Will Publishers Like Your Book Idea?

You have an idea for a non-fiction book that you just HAVE to write. You believe in it, you’re prepared to invest long hours in bringing it to life, and you’re convinced people need to read it.

But will they?

Publishers and agents have a strong sense for what sells in the marketplace—and what doesn’t. Certain book ideas will get publishers fired up and ready to hand you a contract. Others will prevent you from getting a toe in the door. So how can you know whether or not YOUR book idea is publish-worthy?

Here are some questions to consider—based on what publishers and agents are looking for.

Does your book idea address a felt need?

  • Great books meet people where they are. They identify a problem and provide wisdom to solve it. What core issue or problem does your book address? Is there an audience for it, and if so, how widespread is that audience? Niche topics can sell well as long as the audience is still broad enough to generate substantial interest.

Does your book idea contain a unique premise?

  • Some of the most popular book categories include parenting, business, health, and spiritual growth. These books sell well because they meet a popular felt need. But in today’s vast market, authors and publishers need to distinguish their books from everyone else’s. How? With a unique premise. The most marketable book ideas examine a popular topic from a fresh angle.
  • For example, there are tons of books out there on motherhood. But only one (as far as I know) is all about a mother’s evil alter-egos. That’s why my first book, The SuperMom Myth, appealed to my agent. She saw dozens, maybe hundreds of proposals on parenting and motherhood every year. But she’d never seen an author explore the topic from my perspective, which personified the nasty people we moms turn into when we face our sin nature. I discussed a mother’s worry, envy, exhaustion and frustration with names such as Worry Woman, Fence Hopper, Zombie Mommy and the Grouch on the Couch. This was a popular topic (struggles in motherhood) written from a fresh angle. Does your book idea take a fresh approach to a large-market need?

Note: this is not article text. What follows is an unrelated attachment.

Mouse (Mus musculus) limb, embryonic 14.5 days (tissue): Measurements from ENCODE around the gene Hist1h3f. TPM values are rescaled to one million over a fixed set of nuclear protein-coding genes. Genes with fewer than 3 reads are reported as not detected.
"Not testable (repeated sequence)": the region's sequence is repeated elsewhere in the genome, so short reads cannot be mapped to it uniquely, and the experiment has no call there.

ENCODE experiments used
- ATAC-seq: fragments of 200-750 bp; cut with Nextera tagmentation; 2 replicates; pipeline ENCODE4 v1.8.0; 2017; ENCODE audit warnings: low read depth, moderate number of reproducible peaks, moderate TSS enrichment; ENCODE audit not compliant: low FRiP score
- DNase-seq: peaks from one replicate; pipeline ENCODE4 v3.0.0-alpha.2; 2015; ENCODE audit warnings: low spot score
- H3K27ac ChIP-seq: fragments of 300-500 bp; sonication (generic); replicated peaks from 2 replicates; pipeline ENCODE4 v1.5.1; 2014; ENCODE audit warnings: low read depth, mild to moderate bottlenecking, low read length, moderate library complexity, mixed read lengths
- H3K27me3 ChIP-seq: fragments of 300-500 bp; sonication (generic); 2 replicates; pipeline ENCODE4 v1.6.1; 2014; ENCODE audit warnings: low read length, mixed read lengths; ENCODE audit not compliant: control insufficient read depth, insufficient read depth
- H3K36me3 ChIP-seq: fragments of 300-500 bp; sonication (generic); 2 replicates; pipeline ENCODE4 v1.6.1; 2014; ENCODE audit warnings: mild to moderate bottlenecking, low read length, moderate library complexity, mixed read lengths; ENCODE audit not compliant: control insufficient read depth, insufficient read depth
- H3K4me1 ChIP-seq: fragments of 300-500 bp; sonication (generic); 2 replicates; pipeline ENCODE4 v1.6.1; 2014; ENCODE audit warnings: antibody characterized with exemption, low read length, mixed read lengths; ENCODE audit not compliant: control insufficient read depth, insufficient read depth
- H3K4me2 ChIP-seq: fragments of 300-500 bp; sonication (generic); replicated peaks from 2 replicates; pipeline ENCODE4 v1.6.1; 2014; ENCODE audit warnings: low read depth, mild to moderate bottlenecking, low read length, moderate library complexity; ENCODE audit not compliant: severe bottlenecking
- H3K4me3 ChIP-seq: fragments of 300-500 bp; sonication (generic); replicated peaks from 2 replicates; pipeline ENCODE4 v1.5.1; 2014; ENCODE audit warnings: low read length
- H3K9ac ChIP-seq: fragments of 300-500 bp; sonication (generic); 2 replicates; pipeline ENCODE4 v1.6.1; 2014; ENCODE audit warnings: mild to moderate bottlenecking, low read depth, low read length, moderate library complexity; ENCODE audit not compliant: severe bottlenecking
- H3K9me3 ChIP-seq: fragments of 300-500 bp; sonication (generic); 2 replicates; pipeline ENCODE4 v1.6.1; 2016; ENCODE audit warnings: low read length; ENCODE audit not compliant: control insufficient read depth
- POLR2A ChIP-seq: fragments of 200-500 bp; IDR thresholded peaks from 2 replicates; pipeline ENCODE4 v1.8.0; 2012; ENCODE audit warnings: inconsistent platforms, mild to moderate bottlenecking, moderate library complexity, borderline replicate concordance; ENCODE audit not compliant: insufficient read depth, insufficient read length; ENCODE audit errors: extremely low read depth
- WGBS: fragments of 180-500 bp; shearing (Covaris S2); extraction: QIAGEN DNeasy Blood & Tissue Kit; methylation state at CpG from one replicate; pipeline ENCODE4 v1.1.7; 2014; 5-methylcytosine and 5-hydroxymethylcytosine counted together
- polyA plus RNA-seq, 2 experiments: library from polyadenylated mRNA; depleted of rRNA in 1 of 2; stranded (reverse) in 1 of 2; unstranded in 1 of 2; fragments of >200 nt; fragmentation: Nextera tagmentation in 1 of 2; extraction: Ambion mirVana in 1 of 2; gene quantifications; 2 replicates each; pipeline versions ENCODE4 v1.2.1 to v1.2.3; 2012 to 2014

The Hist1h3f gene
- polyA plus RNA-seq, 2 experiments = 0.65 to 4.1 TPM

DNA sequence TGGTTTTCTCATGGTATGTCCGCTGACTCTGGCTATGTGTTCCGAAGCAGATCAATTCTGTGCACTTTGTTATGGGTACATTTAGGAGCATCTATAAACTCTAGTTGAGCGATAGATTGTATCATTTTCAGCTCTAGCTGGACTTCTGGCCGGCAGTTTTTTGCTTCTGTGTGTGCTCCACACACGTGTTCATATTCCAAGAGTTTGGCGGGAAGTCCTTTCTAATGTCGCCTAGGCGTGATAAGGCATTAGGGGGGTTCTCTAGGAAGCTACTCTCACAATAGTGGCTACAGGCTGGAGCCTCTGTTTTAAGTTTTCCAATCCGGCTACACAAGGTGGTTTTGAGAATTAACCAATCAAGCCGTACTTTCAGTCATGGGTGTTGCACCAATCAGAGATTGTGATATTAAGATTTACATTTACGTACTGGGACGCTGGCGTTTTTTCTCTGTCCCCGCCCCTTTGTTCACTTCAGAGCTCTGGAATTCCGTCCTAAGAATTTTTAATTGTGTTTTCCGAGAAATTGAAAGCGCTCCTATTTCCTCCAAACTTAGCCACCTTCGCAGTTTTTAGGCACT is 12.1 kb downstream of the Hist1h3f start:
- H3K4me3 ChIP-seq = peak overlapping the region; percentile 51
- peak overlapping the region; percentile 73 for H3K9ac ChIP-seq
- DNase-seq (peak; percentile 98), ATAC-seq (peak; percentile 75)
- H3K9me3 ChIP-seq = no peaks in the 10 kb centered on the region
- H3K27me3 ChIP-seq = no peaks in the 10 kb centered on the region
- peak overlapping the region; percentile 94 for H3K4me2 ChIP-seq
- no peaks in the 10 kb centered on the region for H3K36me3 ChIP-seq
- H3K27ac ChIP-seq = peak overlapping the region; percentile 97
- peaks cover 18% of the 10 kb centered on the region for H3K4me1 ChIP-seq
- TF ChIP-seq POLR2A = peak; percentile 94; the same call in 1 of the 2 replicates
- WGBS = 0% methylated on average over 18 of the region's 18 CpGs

What is your book’s format?

  • This is a harsh truth. Memoirs and devotionals are tough sells. If you’re a first-time author and you have either a memoir or a devotional format in mind, consider self-publishing. Most traditional publishers are not interested in memoirs or biographies unless the author is famous. (I once heard an acquisitions editor say it doesn’t matter how remarkable your story is; she wouldn’t consider publishing your memoir unless you were Osama Bin Laden’s nanny. Ouch.)

Are you the right expert for this topic?

  • What experience or credentials do you have that make you a credible spokesperson for your book idea? You don’t need a PhD in your genre, but you should have some authority on your book topic, whether as a blogger, teacher, speaker, business person or been-there/done-that expert with valuable insight. What about you says to a publisher, “This person needs to write this book”?

Do you have an audience?

  • Finally, do you have an existing audience? This could be a blog following, social media fans, a busy speaking schedule, an e-mail list, and so on. Publishers want to know you have buyers ready to read what you write. The bigger your audience, the more attractive you will become to a publisher or agent. But don’t fret. First-time authors with modest, growing platforms can still capture interest from publishers as long as they have a fantastic book idea and writing skills to match.

Do you need help determining if your book is marketable? Contact me to talk more about it. And check out my writer coaching services for help with editing, writer training, self-publishing and lots more!

Write on, Becky


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